Decades of neoliberal austerity will make it harder to fight the COVID-19 pandemic. Now, more than ever, we must rebuild our social safety net and forge a New Deal for public health.


12. The Minneapolis Uprising in Context
by Elizabeth Hinton

A proper understanding of urban rebellion depends on our ability to interpret it not as a wave of criminality, but as political violence.


11. The Philosophy of Anger
by Agnes Callard

There are two problems with anger: it is morally corrupting, and it is completely correct.


10. 2020’s Existentialist Turn
by Carmen Lea Dege

While existentialist thinking has much wisdom to offer about anxiety, contingency, and death, we must also think concretely about politics and institutions.


9. New Pathogen, Old Politics
by Alex de Waal

We should be wary of simplistic uses of history, but we can learn from the logic of social responses.


8. The Struggle to Abolish the Police Is Not New
by Garrett Felber

Prison and police abolition were key to the thinking of many midcentury civil rights activists. Understanding why can help us ask for change in our own time.


7. The Hidden Stakes of the 1619 Controversy
by David Waldstreicher

Seeking to discredit those who wish to explain the persistence of racism, critics of the New York Times’s 1619 Project insist the facts don’t support its proslavery reading of the American Revolution. But they obscure a longstanding debate within the field of U.S. history over that very issue—distorting the full case that can be made for it.


6. The Literature of White Liberalism
by Melissa Phruksachart

The popular new genre of antiracist nonfiction seeks to educate white readers about race, but it does not center more powerful critiques from the Black radical tradition.


5. Caste Does Not Explain Race
by Charisse Burden-Stelly

The celebration of Isabel Wilkerson’s Caste reflects the continued priority of elite preferences over the needs and struggles of ordinary people.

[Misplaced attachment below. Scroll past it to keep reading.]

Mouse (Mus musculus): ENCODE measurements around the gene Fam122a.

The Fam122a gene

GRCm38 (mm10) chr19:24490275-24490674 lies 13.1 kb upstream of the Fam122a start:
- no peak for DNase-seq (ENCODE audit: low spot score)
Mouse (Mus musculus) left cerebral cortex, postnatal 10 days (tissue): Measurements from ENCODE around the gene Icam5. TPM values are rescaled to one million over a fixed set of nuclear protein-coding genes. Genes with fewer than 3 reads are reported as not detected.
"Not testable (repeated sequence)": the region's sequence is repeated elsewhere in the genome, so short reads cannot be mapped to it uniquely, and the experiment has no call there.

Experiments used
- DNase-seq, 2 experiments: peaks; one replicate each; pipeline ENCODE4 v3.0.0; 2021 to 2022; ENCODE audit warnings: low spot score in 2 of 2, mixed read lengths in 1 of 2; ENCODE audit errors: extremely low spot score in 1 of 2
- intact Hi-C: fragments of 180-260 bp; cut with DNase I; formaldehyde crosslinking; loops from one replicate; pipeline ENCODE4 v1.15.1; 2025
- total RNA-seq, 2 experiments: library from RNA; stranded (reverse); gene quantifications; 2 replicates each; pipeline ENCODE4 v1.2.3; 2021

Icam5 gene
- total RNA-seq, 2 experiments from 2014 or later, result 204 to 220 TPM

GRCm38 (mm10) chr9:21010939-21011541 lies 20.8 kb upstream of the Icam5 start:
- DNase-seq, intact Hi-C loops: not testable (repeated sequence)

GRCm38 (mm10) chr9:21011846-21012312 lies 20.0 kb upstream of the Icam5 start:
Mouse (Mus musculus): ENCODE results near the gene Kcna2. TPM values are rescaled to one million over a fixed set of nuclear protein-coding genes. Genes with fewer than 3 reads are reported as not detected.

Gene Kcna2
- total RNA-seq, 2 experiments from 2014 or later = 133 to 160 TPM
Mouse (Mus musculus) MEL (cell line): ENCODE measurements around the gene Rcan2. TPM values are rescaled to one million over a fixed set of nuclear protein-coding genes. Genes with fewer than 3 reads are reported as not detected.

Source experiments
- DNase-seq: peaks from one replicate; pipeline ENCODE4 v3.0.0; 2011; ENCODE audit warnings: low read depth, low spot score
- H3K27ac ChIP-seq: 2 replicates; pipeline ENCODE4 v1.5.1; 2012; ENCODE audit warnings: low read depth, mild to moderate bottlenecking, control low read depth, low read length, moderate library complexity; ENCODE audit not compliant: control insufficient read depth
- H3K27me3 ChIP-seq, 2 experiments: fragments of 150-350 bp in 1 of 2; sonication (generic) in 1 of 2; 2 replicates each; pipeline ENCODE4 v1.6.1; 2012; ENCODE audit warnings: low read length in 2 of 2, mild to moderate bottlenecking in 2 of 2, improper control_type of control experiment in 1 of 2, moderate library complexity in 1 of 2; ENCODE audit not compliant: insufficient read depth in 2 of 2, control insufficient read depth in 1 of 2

4. Sweden’s Relaxed Approach to COVID-19 Isn’t Working
by Adele Lebano

With few restrictions and no tracing of the disease’s spread, the government is relying upon Swedish character and traditions to see it through the pandemic. But behind this exceptionalism lies a worrying social compact between state and citizen.


3. The Unfinished Project of Enlightenment
by Brandon Bloch

In a sweeping new history of Western philosophy, Jürgen Habermas narrates the progress of humanity through the unfolding of public reason. Missing from that story are the systems of violence and dispossession whose legacies are all too visible today.


2. Epidemiology Forum: Science and Policy in the COVID-19 Crisis
essays from Jonathan FullerMarc Lipsitch, and John P. A. Ioannidis

Pandemic response is not a simple matter of listening to the science, as scientists themselves disagree. Three researchers debate the right path to tackle COVID-19—including why we must take seriously the harms of pandemic policies, not just their benefits.


1. How a Popular Medical Device Encodes Racial Bias
by Amy Moran-Thomas

Pulse oximeters give biased results for people with darker skin. The consequences could be serious.